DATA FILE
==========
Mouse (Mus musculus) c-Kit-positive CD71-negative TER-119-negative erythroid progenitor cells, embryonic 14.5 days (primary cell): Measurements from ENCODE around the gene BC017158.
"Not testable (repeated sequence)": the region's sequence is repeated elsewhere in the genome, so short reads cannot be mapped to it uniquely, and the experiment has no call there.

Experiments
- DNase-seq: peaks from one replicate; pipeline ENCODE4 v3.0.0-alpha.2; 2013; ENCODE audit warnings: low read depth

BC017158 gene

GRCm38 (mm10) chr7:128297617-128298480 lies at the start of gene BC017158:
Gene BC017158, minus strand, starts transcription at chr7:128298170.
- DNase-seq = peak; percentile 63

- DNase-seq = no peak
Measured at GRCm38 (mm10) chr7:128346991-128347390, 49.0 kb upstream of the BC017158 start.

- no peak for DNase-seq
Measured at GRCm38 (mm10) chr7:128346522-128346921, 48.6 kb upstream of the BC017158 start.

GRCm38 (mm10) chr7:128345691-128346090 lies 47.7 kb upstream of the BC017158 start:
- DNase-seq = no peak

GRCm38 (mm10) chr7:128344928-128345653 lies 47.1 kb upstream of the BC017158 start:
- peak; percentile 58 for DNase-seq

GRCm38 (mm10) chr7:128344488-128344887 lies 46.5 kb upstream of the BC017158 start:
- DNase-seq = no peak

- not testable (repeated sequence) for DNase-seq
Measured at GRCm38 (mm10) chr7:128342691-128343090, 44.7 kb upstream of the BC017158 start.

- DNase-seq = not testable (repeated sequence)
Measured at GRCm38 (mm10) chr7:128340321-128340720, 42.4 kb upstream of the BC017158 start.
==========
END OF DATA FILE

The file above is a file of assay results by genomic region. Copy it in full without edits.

Mouse (Mus musculus) c-Kit-positive CD71-negative TER-119-negative erythroid progenitor cells, embryonic 14.5 days (primary cell): Measurements from ENCODE around the gene BC017158.
"Not testable (repeated sequence)": the region's sequence is repeated elsewhere in the genome, so short reads cannot be mapped to it uniquely, and the experiment has no call there.

Experiments
- DNase-seq: peaks from one replicate; pipeline ENCODE4 v3.0.0-alpha.2; 2013; ENCODE audit warnings: low read depth

BC017158 gene

GRCm38 (mm10) chr7:128297617-128298480 lies at the start of gene BC017158:
Gene BC017158, minus strand, starts transcription at chr7:128298170.
- DNase-seq = peak; percentile 63

- DNase-seq = no peak
Measured at GRCm38 (mm10) chr7:128346991-128347390, 49.0 kb upstream of the BC017158 start.

- no peak for DNase-seq
Measured at GRCm38 (mm10) chr7:128346522-128346921, 48.6 kb upstream of the BC017158 start.

GRCm38 (mm10) chr7:128345691-128346090 lies 47.7 kb upstream of the BC017158 start:
- DNase-seq = no peak

GRCm38 (mm10) chr7:128344928-128345653 lies 47.1 kb upstream of the BC017158 start:
- peak; percentile 58 for DNase-seq

GRCm38 (mm10) chr7:128344488-128344887 lies 46.5 kb upstream of the BC017158 start:
- DNase-seq = no peak

- not testable (repeated sequence) for DNase-seq
Measured at GRCm38 (mm10) chr7:128342691-128343090, 44.7 kb upstream of the BC017158 start.

- DNase-seq = not testable (repeated sequence)
Measured at GRCm38 (mm10) chr7:128340321-128340720, 42.4 kb upstream of the BC017158 start.